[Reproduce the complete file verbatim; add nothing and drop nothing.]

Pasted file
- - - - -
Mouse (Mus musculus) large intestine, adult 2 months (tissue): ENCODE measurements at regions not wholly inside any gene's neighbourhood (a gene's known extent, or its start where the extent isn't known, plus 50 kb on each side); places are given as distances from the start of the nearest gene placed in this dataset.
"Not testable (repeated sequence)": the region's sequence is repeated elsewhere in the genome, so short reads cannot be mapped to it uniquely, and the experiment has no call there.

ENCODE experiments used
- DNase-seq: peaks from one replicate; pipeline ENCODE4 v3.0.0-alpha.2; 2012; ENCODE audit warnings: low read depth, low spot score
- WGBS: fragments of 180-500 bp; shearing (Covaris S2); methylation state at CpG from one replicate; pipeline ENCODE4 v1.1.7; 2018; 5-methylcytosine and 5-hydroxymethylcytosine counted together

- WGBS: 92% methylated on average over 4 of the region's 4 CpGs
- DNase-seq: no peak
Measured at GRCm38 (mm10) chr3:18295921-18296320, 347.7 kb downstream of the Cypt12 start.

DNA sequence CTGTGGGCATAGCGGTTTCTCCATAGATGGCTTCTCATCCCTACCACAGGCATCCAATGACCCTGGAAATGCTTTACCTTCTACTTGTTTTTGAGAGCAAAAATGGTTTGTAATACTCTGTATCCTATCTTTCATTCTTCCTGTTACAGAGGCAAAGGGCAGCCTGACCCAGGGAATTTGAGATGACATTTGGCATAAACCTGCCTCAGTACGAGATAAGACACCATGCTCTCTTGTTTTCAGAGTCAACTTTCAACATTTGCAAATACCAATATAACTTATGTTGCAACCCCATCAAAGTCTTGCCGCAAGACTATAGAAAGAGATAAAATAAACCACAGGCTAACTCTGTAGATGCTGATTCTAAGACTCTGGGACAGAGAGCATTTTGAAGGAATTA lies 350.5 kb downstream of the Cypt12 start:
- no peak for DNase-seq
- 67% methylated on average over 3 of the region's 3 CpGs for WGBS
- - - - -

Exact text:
Mouse (Mus musculus) large intestine, adult 2 months (tissue): ENCODE measurements at regions not wholly inside any gene's neighbourhood (a gene's known extent, or its start where the extent isn't known, plus 50 kb on each side); places are given as distances from the start of the nearest gene placed in this dataset.
"Not testable (repeated sequence)": the region's sequence is repeated elsewhere in the genome, so short reads cannot be mapped to it uniquely, and the experiment has no call there.

ENCODE experiments used
- DNase-seq: peaks from one replicate; pipeline ENCODE4 v3.0.0-alpha.2; 2012; ENCODE audit warnings: low read depth, low spot score
- WGBS: fragments of 180-500 bp; shearing (Covaris S2); methylation state at CpG from one replicate; pipeline ENCODE4 v1.1.7; 2018; 5-methylcytosine and 5-hydroxymethylcytosine counted together

- WGBS: 92% methylated on average over 4 of the region's 4 CpGs
- DNase-seq: no peak
Measured at GRCm38 (mm10) chr3:18295921-18296320, 347.7 kb downstream of the Cypt12 start.

DNA sequence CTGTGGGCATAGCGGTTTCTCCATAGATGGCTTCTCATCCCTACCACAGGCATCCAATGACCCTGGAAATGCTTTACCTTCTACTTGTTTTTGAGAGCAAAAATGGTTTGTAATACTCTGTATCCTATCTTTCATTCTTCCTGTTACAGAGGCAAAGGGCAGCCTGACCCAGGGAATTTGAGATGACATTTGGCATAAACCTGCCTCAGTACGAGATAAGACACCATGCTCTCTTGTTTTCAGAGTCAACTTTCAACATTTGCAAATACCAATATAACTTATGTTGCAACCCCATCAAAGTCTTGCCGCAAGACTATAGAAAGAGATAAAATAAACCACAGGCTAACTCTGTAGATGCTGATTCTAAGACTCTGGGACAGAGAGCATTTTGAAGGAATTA lies 350.5 kb downstream of the Cypt12 start:
- no peak for DNase-seq
- 67% methylated on average over 3 of the region's 3 CpGs for WGBS